At a meeting of the commissioners held October 1, 1811, instructions were given to Aaron Bloss and Samuel Higley to amend that part of the Williamson road lying between the Block House and Peter’s Camp.
On the 19th of the same month the commissioners, according to a minute on their journal, gave to Andrew D. Hepburn an order to the state treasurer for the sum of $500, being the appropriation allowed for the Williamson road between Aaron Bloss’ and the south line of Tioga county. Mr. Hepburn was a prominent business man of Williamsport, and it is probable that he had advanced this sum for the improvement of the road.
In 1817 Aaron Bloss and others petitioned the legislature to appropriate $10,000 to improve this road, so as to make it a better outlet toward the south over which to haul coal, the mining of which was then in its infancy. Tioga county, at that time, being a comparative wilderness, the legislature could not see the wisdom of expending so large a sum to give its few inhabitants the benefits of a first-class highway, and the appropriation asked for was refused.
THE PATTERSON BROTHERS.
The faithful guides—Robert and Benjamin Patterson—settled in the old town of Painted Post, in 1797, after their contract with Williamson expired. They conveyed their household effects in boats from Northumberland up the river via Tioga Point, while their cattle were driven over the Williamson road. Robert Patterson, about the year 1804, removed to Lindley—still within the limits of the old town of Painted Post—where he purchased 1,000 acres of land and resided until his death, October 2, 1840. A few days before his death he had the satisfaction of seeing a locomotive with a train of cars pass through his farm on the Corning and Blossburg railroad, running parallel to the Williamson road, which he had located through the wilderness nearly fifty years before.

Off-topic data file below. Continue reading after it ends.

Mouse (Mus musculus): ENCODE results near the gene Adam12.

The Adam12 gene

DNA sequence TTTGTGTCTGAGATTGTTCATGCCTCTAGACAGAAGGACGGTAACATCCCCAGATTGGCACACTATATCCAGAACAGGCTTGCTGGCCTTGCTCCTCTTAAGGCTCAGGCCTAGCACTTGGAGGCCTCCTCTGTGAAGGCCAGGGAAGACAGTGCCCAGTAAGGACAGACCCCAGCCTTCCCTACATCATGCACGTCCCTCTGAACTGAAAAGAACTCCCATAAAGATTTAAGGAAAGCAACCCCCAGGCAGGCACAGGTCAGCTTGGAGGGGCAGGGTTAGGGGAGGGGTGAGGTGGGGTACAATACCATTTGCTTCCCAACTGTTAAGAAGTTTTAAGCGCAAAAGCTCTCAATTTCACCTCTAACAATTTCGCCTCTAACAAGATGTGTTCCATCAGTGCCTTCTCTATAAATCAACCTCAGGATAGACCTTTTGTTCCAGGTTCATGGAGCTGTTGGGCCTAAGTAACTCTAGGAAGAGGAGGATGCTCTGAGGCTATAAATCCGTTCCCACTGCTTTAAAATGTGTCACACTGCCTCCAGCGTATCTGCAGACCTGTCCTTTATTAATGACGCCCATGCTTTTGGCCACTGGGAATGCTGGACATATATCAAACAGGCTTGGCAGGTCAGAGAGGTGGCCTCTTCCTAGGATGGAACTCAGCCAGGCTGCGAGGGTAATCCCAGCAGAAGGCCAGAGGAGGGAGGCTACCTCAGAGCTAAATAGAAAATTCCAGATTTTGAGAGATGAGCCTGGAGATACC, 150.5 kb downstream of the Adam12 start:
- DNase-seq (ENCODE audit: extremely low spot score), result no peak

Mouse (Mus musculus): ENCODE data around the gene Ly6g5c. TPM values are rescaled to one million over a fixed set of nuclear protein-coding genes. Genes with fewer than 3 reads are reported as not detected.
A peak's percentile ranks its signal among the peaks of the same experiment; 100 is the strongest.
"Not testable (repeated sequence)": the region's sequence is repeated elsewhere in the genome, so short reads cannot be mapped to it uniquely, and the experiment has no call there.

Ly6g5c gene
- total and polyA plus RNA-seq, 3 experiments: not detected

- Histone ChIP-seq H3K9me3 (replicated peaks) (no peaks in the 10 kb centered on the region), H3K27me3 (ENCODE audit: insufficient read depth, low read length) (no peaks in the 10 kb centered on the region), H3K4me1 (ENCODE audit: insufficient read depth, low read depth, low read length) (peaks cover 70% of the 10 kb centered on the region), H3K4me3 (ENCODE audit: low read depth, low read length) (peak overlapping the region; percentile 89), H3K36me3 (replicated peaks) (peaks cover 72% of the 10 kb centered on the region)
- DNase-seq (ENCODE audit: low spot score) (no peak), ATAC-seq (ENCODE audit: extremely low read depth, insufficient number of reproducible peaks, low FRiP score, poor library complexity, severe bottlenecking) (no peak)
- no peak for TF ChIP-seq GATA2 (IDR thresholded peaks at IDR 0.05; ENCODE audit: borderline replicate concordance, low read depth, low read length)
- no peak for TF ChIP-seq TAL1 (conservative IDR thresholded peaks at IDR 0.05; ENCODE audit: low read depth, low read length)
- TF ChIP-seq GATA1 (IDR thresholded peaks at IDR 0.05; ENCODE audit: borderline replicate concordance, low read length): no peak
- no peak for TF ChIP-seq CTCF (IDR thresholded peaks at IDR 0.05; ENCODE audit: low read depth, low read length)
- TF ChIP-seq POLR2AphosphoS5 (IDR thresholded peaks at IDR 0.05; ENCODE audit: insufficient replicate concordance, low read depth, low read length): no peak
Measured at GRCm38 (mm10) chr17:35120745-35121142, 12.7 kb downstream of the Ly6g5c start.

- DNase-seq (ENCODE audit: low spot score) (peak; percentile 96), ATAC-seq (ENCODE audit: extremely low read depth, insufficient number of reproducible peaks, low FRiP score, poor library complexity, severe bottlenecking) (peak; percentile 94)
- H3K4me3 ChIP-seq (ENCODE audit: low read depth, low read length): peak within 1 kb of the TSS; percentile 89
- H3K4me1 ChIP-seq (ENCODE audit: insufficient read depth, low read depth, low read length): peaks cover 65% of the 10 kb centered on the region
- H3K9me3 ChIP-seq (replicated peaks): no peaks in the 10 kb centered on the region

Some time during the year 1858 or 1859, the dwelling house of Benjamin Patterson, son of Robert Patterson, was consumed by fire, and a large amount of valuable data pertaining to the history of Northumberland (now Lycoming) county during the Revolutionary War, and the building of the Williamson road, were consumed. Grace Adalaide, second daughter of Benjamin Patterson, and grand-daughter of Robert Patterson, who married John L. Sexton, of Blossburg, remembers well having both seen and read many of the incidents set forth in the foregoing notes relating to the building of this road and the part her ancestor bore in the work. Her husband, Mr. Sexton, also testifies to the same, and regrets exceedingly the loss of the historical treasure.
MORRIS STATE ROAD.
Several years passed after the construction of the Williamson road before it became necessary to lay out any more roads. Settlers were slow to penetrate the heavily timbered regions in the northern part of Lycoming county, because they generally found more inviting localities in the valleys and along the river. When explorers did have occasion to penetrate what was then regarded as the "unknown wilderness," they traveled by the Williamson road.